Groups of veins are treated differently after neurosurgeons make particular surgical judgements, involving the consideration of whether to preserve them [16]. The superficial cerebral veins are strongly interconnected, making it acceptable to sacrifice one of them. Additionally, once the terminal ends of the sylvian vein leave the fissure and enter the sphenobasal, sphenoparietal, or cavernous sinus, they can be safely sacrificed [17]. However, to avoid devastating consequences, including contralateral hemiplegia, bridging veins known as the central group of veins, should not be stretched, injured or sacrificed. Regarding the vein of Labbe, surgeons usually preserved it to avoid venous infarction of the temporal lobe at all costs. As injury to the deep venous system can lead to diencephalic oedema, hyperpyrexia and death, preservation of deep veins such as the vein of Galen is of great concern.[18,19,20,21] However, there are no clear guidelines for venous preservation, and it has been important to make surgical judgments on a case-by-case basis with the help of imaging tools.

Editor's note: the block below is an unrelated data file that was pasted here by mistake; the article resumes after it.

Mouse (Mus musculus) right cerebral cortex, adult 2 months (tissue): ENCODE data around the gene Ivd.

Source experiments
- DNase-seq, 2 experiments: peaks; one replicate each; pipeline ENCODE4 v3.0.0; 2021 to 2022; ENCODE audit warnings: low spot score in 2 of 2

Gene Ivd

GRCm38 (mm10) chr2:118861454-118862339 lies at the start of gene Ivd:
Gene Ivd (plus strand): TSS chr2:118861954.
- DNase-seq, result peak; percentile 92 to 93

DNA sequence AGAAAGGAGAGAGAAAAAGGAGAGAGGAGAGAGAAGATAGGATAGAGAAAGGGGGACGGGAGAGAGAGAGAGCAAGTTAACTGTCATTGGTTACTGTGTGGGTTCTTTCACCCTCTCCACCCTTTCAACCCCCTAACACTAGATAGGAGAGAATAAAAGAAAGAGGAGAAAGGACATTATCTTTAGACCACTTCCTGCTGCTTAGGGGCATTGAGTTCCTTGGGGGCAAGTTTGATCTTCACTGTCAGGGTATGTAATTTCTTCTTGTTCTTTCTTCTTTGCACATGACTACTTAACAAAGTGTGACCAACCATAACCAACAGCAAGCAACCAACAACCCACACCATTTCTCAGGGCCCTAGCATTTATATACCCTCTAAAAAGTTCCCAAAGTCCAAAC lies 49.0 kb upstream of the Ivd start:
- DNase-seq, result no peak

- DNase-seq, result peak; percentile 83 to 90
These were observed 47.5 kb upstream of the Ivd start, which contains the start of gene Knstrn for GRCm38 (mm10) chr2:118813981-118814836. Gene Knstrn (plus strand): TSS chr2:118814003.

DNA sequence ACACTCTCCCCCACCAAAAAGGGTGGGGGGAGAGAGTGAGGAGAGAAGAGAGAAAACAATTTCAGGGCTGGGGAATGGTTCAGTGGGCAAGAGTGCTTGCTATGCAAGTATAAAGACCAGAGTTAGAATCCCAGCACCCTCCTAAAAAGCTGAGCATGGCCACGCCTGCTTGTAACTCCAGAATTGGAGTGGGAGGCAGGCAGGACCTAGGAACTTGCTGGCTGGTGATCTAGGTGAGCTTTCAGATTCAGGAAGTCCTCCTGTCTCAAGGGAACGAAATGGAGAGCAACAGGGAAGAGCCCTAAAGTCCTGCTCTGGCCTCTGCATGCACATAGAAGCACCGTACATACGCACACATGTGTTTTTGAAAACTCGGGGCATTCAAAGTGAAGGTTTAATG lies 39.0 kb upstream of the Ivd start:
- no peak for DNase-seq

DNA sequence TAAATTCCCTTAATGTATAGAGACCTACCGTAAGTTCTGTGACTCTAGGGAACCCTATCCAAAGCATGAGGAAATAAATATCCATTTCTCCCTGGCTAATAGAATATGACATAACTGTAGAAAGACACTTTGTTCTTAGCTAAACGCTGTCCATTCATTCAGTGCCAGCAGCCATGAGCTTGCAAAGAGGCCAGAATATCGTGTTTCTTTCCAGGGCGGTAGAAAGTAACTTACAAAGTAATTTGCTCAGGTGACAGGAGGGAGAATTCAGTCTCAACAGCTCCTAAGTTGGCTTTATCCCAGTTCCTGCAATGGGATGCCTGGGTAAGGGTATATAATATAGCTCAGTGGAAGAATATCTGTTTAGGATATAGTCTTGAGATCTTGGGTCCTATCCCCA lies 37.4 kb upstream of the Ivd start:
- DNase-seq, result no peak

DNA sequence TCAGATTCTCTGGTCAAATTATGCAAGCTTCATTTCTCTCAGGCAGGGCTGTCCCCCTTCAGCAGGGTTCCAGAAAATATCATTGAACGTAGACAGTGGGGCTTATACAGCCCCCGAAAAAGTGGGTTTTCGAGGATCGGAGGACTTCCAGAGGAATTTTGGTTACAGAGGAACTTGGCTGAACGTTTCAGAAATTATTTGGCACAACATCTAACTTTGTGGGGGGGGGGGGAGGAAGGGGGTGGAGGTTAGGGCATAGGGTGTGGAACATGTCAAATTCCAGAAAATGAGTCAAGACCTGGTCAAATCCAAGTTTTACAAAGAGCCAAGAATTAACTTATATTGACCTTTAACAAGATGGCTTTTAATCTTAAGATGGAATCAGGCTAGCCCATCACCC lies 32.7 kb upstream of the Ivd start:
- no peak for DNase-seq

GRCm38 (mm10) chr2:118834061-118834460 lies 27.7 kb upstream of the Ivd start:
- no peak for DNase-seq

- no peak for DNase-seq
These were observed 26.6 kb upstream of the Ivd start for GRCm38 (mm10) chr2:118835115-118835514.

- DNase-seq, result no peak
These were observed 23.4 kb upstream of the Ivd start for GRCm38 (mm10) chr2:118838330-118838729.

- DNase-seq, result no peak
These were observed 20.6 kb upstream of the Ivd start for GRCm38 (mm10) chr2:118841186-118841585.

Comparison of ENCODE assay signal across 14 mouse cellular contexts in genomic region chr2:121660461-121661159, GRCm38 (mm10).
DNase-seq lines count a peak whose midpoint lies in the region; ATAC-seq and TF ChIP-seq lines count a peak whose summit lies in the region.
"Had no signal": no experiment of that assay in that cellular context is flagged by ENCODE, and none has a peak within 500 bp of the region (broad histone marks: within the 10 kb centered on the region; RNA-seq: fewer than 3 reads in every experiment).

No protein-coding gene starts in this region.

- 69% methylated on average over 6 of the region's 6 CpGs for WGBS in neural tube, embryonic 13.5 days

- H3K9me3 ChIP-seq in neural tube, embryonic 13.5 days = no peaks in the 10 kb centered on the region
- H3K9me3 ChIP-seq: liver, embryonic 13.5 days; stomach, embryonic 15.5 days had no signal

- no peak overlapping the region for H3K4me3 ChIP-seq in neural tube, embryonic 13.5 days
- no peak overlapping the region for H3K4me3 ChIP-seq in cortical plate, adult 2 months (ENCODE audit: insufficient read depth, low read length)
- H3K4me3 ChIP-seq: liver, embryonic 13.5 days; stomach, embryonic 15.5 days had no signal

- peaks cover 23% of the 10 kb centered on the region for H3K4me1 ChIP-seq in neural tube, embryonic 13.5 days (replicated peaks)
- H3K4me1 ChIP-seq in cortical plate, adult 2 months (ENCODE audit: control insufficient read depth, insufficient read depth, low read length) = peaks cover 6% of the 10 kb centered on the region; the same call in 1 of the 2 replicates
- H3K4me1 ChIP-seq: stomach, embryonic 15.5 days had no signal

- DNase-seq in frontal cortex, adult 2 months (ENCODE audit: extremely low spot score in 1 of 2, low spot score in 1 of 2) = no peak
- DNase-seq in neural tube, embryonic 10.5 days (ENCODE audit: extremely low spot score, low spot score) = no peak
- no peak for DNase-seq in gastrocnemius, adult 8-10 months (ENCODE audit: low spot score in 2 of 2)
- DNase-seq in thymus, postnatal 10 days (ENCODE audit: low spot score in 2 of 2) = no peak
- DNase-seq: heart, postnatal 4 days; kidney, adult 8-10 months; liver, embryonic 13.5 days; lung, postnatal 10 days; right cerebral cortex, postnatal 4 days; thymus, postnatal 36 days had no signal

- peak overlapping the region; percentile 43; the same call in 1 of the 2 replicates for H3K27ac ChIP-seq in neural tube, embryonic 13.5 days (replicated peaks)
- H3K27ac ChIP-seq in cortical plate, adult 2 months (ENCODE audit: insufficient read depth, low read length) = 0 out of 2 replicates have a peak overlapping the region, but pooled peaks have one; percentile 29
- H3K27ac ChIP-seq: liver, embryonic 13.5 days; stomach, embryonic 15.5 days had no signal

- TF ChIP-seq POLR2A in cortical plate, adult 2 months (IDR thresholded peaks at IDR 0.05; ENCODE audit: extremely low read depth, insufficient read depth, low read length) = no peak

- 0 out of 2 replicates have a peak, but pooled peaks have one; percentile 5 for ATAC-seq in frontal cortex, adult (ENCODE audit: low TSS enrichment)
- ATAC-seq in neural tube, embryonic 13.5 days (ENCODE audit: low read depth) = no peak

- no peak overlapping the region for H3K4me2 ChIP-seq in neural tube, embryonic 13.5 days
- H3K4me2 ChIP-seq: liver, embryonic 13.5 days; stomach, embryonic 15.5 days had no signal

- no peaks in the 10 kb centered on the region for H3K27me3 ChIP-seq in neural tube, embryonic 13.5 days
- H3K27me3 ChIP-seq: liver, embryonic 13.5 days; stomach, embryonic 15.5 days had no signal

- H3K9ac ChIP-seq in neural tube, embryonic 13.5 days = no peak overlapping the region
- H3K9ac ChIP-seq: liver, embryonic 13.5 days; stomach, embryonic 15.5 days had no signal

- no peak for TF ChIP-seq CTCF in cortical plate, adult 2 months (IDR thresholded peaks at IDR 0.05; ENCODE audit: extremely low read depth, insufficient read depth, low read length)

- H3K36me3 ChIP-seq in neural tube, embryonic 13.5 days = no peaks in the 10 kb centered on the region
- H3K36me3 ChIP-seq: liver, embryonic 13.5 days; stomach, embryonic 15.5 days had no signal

In patients undergoing craniotomy for tumour resection, thrombosis of the cerebral veins and sinuses occurs from time to time. The symptoms have been highly variable, including headaches, seizures and delirium, which resulted in difficulties in providing a timely diagnosis [22]. When the infarcts are associated with increased intracranial pressure, patients might die because of cerebral herniation. To clarify the formation of vein thrombosis and deliver treatment as rapidly as possible, it has been important to use ICG-VA integrated with FLOW 800 during the surgical process. A preresection survey using ICG-VA integrated with FLOW 800 helped surgeons identify the pathophysiological changes in brain veins related to the tumour and individuate landmarks for the surgical approach, while a postresection survey, as demonstrated in our patients, helped surgeons confirm venous patency to reduce the risk of postoperative complications, including venous infarction and local hypoperfusion. Compared with conventional ICG-VA, the colour maps reconstructed by FLOW 800 software enables more intuitive cerebral blood flow monitoring. And the fluorescence intensity curve in ROIs with FLOW 800 allowed surgeons to study blood flow semiquantitatively in the same vein pre-and post-operatively.